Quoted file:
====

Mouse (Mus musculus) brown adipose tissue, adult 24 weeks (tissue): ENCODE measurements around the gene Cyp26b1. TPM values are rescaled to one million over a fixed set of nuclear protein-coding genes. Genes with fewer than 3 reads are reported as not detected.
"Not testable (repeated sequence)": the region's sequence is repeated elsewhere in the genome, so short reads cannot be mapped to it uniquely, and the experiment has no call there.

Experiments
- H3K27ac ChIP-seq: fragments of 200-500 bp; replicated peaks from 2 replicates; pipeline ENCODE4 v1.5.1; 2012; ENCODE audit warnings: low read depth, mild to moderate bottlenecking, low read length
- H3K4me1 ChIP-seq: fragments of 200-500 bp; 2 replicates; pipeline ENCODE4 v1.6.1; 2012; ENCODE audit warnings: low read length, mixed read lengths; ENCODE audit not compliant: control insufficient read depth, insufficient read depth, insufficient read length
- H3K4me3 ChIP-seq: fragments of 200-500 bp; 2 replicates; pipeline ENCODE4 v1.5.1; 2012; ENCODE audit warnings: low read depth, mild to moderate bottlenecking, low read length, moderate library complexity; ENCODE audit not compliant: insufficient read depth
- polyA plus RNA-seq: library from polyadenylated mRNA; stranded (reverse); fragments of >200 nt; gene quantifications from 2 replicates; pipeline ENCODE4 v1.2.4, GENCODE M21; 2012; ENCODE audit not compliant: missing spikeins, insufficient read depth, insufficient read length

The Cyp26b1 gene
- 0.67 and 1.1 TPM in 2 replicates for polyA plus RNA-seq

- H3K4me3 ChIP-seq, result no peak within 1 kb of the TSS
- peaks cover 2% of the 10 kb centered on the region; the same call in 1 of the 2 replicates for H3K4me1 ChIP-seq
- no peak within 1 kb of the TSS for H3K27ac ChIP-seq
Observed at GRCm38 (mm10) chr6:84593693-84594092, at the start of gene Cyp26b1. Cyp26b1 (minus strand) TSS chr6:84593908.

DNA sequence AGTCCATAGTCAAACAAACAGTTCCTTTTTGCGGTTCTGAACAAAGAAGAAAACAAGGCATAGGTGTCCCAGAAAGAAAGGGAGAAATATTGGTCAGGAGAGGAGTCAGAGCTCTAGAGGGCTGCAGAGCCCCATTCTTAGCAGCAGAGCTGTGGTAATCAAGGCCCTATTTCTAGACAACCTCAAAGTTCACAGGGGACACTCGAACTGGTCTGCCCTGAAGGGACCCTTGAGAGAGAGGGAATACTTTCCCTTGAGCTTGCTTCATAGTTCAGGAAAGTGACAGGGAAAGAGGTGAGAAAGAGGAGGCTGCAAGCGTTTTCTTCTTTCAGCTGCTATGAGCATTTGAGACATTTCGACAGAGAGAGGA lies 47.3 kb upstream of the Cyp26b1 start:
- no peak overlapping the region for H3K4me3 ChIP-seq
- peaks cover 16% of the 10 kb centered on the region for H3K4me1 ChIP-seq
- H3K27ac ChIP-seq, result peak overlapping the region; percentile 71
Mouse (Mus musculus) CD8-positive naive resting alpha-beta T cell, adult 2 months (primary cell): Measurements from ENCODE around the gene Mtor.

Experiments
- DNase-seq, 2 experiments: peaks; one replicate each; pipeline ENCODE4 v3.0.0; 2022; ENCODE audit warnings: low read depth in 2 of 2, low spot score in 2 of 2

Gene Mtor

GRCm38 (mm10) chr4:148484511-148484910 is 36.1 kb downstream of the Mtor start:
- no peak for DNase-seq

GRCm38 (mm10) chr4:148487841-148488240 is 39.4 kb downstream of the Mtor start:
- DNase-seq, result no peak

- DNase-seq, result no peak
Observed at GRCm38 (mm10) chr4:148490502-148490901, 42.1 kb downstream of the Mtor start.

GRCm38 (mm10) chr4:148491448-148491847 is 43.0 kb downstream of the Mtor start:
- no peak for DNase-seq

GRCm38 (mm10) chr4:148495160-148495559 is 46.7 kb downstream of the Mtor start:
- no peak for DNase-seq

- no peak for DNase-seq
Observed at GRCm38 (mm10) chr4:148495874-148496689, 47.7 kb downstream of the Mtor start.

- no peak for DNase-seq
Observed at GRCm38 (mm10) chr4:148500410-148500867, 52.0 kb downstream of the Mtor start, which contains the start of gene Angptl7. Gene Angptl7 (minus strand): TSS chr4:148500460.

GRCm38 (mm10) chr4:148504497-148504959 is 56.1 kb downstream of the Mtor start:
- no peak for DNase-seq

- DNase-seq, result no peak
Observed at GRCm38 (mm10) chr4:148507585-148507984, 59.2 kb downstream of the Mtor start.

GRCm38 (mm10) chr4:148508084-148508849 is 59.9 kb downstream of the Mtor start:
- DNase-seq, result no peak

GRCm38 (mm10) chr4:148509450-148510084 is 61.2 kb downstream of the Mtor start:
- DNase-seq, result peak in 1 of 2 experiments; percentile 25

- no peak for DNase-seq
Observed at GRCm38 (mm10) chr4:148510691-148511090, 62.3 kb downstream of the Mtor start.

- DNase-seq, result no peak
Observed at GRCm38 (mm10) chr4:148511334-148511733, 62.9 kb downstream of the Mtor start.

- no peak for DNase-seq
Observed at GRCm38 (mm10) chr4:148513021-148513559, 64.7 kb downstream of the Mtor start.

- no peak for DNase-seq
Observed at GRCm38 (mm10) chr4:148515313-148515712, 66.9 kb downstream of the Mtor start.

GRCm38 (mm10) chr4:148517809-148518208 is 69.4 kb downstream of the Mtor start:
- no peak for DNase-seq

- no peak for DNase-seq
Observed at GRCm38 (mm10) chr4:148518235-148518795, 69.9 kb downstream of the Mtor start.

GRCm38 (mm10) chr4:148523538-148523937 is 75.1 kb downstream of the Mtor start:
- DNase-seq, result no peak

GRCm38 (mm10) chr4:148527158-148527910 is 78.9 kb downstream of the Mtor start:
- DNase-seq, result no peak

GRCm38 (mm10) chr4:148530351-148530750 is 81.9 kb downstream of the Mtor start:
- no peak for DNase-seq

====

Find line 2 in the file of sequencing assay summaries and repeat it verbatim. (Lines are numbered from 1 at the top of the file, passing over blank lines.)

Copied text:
"Not testable (repeated sequence)": the region's sequence is repeated elsewhere in the genome, so short reads cannot be mapped to it uniquely, and the experiment has no call there.